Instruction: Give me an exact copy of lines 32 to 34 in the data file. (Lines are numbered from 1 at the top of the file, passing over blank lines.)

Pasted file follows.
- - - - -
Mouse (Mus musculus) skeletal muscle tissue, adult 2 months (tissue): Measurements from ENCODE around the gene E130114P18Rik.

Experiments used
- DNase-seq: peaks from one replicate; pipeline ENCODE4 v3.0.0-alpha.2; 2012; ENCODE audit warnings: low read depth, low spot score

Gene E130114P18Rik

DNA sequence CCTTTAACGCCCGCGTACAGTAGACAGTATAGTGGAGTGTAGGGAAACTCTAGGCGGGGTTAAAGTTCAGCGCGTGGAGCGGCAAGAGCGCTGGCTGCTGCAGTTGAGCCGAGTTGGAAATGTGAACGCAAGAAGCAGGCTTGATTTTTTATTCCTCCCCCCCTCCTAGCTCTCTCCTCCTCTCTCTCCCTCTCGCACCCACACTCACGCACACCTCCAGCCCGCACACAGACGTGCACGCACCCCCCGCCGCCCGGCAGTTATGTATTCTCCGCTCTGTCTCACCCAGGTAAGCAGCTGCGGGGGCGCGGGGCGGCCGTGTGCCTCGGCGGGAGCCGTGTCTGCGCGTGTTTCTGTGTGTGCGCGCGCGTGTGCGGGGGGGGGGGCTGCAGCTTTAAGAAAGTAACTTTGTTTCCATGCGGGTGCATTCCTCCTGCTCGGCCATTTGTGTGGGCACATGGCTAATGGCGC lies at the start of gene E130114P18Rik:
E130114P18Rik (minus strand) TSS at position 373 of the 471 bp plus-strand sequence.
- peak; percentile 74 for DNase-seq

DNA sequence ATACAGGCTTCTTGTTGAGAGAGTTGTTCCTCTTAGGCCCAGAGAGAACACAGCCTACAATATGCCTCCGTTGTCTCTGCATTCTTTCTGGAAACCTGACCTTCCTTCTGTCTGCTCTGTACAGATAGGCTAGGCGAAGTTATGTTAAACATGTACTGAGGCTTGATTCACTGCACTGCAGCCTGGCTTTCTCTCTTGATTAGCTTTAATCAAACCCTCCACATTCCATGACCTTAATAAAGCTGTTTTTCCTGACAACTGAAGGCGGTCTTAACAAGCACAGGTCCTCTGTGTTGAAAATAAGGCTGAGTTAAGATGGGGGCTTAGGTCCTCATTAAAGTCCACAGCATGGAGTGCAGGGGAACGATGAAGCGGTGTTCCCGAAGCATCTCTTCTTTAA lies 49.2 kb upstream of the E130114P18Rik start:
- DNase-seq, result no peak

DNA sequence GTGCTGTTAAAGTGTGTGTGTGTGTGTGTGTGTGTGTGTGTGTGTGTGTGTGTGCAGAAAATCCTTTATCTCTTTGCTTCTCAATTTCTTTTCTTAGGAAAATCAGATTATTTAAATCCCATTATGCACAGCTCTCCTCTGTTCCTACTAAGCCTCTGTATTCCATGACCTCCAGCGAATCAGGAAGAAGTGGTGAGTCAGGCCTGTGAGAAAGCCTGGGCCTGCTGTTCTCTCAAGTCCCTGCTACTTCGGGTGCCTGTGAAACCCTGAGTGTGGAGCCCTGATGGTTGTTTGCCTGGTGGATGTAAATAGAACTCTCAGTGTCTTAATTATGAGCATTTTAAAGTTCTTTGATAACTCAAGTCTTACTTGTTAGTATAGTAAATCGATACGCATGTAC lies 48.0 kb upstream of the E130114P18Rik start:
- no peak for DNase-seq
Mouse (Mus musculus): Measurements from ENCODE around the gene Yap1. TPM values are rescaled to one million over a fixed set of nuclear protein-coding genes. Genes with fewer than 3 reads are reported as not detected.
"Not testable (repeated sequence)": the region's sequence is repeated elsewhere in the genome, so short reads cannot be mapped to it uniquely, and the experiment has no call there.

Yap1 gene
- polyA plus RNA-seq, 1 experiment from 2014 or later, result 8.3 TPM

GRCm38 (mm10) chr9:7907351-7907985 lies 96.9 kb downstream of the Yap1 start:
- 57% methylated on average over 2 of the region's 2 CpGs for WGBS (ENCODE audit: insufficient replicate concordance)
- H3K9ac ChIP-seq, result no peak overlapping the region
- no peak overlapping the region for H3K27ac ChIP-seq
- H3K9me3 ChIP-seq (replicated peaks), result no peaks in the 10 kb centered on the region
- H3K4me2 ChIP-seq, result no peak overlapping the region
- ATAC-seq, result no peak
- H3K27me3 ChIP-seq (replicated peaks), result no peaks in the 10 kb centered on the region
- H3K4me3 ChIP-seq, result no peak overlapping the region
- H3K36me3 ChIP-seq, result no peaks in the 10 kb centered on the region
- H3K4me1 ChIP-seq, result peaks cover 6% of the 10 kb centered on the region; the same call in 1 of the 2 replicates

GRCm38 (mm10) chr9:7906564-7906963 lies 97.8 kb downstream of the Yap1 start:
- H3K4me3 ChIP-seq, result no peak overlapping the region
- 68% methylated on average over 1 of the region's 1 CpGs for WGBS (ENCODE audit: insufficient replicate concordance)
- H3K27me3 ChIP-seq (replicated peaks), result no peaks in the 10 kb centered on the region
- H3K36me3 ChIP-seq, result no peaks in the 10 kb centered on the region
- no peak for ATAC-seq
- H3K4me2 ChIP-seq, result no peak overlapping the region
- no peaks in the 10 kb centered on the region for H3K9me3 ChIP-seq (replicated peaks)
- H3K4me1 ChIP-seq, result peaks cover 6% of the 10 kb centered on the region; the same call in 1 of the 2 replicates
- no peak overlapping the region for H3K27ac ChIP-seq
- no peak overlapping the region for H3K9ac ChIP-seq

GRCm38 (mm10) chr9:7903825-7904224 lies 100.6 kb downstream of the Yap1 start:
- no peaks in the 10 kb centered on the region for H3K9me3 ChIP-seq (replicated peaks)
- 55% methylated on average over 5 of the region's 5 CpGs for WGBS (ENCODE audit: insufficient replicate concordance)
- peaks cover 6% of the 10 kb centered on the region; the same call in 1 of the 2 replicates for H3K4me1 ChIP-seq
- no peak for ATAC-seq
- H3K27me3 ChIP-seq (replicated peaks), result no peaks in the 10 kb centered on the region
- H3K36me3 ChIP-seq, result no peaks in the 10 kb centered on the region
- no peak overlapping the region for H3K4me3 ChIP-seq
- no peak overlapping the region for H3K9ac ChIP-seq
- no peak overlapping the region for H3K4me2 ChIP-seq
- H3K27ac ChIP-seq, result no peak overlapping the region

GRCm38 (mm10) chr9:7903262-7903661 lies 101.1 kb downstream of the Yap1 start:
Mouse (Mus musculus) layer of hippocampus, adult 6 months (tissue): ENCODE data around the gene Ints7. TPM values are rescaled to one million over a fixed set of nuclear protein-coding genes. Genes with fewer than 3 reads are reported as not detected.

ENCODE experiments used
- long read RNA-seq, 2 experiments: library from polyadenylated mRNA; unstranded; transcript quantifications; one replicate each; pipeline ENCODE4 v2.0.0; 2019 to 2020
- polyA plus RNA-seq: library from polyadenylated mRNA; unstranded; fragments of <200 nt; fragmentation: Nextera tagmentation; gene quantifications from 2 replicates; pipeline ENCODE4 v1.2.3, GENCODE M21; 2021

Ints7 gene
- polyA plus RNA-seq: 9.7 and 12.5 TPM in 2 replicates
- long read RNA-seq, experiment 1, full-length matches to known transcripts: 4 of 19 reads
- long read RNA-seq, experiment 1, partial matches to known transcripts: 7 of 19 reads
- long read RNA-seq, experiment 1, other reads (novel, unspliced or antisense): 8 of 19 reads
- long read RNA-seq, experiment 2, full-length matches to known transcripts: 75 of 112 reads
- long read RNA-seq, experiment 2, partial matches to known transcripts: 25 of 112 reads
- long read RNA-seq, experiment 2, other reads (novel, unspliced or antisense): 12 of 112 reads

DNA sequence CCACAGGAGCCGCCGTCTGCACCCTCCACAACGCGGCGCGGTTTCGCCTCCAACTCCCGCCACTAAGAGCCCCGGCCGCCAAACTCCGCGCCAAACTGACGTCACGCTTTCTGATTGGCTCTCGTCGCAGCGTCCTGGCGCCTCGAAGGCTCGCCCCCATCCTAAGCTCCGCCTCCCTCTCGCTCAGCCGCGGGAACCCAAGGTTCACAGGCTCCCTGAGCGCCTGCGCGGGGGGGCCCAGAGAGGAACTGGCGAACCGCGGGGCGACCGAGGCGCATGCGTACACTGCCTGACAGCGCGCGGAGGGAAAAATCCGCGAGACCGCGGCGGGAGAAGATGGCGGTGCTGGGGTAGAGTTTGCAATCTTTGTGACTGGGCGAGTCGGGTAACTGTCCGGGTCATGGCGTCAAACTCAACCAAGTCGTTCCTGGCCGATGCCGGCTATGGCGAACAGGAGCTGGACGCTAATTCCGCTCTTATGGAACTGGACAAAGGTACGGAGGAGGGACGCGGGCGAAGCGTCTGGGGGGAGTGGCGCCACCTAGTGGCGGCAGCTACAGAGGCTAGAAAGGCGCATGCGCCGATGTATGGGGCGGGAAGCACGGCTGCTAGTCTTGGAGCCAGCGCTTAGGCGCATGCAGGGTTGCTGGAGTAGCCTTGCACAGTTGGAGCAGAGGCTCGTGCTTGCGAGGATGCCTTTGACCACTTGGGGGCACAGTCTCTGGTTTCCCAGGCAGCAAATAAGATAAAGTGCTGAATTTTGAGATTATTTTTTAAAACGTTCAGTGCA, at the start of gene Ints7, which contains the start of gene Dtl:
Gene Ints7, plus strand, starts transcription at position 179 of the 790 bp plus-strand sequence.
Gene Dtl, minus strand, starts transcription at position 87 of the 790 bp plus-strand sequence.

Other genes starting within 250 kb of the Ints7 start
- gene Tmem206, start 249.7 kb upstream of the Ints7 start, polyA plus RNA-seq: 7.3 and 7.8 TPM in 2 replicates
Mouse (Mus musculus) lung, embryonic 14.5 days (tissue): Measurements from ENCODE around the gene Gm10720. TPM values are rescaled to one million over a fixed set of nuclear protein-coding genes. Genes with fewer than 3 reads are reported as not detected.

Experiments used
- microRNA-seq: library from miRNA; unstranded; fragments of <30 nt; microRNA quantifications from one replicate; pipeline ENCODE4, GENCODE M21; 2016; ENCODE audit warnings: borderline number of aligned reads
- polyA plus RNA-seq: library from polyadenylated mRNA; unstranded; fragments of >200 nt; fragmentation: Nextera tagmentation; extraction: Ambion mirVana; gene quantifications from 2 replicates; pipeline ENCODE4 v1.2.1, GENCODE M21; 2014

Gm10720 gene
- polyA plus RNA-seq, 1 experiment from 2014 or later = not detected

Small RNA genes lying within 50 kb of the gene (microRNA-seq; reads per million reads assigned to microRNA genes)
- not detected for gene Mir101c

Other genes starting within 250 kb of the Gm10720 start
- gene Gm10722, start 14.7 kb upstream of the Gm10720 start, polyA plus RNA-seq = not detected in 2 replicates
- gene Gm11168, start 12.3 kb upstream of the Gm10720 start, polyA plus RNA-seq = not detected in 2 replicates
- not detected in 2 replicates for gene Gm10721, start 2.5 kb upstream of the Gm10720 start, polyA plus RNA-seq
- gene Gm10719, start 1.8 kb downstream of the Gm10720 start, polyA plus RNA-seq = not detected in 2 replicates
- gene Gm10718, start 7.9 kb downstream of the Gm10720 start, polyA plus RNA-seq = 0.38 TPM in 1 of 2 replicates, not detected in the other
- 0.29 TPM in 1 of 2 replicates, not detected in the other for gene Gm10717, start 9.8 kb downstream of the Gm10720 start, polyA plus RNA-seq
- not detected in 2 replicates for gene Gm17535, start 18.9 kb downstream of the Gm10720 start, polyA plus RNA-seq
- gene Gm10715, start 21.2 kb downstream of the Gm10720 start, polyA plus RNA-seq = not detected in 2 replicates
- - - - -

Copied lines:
- no peak for ATAC-seq
- H3K4me2 ChIP-seq, result no peak overlapping the region
- no peaks in the 10 kb centered on the region for H3K9me3 ChIP-seq (replicated peaks)